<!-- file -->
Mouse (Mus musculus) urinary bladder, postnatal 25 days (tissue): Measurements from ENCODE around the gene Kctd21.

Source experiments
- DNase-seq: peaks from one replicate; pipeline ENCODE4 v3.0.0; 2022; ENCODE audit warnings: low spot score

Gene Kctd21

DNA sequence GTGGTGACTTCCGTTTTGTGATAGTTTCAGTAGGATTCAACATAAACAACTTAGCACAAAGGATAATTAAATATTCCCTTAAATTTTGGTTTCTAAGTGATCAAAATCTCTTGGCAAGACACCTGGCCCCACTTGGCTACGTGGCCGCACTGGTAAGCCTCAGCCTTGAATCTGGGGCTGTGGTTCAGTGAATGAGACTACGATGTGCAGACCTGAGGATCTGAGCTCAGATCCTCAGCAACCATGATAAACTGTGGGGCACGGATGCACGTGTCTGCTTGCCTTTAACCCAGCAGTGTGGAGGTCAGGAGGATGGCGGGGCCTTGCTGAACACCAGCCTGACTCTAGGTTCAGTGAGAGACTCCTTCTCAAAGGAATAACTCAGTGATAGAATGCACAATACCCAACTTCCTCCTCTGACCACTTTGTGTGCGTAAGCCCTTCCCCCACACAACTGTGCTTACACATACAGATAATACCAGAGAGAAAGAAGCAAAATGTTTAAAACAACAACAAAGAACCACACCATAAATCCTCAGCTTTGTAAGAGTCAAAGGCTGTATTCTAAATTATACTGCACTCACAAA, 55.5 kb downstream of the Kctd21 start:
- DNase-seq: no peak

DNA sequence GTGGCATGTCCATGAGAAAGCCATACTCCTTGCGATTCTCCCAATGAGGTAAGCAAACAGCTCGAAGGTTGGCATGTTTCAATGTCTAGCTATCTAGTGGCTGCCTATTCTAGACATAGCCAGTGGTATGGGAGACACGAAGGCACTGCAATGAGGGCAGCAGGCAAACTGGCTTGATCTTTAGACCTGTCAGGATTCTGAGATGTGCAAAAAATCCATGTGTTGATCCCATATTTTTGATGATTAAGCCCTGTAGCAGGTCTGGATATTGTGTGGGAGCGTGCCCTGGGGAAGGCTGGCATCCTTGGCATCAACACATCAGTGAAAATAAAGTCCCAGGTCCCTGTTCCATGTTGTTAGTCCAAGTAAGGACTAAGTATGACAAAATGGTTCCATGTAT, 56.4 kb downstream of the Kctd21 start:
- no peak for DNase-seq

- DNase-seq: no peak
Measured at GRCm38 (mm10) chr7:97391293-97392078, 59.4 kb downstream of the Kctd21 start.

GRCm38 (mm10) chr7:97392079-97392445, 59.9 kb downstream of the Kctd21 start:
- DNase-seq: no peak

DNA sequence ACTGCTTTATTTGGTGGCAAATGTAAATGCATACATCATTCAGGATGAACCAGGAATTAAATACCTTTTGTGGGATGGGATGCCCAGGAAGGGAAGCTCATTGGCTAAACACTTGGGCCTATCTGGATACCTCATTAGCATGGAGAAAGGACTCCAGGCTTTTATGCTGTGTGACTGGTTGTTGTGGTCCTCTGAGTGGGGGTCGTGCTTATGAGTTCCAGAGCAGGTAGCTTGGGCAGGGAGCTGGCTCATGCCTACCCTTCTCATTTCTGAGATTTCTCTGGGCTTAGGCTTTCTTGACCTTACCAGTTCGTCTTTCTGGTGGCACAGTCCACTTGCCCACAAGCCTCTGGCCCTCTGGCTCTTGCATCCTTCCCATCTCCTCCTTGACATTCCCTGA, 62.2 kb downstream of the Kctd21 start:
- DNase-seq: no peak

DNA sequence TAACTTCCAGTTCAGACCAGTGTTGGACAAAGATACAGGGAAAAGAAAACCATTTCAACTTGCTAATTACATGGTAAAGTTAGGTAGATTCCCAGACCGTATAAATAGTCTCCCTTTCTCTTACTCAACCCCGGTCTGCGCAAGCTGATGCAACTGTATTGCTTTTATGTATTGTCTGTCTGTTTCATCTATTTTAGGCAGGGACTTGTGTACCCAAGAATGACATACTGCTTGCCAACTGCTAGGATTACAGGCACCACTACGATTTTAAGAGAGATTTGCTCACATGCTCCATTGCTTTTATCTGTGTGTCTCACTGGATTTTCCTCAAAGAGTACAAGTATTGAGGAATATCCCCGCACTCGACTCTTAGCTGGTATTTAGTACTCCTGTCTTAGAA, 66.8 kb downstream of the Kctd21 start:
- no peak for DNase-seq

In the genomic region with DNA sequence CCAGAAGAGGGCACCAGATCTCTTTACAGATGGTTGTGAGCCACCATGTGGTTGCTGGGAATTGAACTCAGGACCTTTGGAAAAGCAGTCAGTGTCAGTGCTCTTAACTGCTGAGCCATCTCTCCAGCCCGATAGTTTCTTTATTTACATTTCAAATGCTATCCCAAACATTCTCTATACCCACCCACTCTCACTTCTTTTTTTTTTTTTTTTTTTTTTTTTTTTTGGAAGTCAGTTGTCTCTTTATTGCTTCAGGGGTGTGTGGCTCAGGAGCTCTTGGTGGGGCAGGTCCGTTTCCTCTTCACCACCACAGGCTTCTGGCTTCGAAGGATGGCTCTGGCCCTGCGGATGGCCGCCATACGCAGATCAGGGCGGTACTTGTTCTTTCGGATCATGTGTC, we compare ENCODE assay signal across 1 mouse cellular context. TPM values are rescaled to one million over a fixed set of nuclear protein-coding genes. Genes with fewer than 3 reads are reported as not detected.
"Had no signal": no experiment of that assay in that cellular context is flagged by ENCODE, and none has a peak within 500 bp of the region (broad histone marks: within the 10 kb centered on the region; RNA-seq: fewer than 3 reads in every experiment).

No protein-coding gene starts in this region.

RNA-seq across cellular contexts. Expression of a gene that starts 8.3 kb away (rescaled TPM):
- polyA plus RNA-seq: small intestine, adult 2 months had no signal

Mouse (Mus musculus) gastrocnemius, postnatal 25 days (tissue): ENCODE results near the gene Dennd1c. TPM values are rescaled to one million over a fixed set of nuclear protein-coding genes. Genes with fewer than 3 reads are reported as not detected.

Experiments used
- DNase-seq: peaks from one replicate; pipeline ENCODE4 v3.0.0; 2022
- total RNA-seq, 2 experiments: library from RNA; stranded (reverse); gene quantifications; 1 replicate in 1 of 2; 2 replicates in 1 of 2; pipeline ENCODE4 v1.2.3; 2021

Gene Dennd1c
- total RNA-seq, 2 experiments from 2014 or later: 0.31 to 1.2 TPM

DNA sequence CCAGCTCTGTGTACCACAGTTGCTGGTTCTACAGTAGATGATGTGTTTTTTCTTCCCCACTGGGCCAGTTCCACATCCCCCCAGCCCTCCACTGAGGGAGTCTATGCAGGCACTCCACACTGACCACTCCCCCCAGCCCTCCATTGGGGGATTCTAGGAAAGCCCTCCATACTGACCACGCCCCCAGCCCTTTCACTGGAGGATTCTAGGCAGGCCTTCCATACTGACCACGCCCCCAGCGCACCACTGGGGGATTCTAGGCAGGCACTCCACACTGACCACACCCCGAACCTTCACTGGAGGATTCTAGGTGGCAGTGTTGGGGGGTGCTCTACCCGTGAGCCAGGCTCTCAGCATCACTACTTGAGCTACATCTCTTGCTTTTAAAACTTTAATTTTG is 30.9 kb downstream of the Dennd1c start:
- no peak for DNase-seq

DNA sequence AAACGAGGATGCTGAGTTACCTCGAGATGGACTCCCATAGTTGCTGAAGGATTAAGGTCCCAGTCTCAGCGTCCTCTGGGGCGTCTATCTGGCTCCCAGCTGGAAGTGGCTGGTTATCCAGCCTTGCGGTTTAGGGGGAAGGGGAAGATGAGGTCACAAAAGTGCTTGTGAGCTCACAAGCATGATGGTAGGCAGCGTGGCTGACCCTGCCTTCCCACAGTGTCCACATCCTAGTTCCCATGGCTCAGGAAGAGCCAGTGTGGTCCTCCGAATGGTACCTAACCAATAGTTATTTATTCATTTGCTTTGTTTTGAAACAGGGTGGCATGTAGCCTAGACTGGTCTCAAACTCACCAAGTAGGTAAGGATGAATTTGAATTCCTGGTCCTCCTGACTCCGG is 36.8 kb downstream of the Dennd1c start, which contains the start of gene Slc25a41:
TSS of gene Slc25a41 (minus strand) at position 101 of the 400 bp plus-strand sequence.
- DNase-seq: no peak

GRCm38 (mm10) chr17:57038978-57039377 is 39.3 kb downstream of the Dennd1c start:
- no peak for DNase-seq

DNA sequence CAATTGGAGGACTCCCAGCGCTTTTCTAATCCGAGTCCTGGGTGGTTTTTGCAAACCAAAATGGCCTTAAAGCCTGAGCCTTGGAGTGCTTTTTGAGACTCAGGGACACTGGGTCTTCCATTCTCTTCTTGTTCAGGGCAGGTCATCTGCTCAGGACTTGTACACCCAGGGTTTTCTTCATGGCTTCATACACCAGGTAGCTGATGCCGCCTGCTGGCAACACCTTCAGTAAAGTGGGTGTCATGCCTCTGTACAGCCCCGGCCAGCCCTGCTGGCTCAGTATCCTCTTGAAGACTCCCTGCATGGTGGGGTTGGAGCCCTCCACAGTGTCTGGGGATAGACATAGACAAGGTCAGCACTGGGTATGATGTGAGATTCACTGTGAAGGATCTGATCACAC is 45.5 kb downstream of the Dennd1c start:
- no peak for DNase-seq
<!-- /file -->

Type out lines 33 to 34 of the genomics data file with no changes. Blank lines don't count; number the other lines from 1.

GRCm38 (mm10) chr17:57038978-57039377 is 39.3 kb downstream of the Dennd1c start:
- no peak for DNase-seq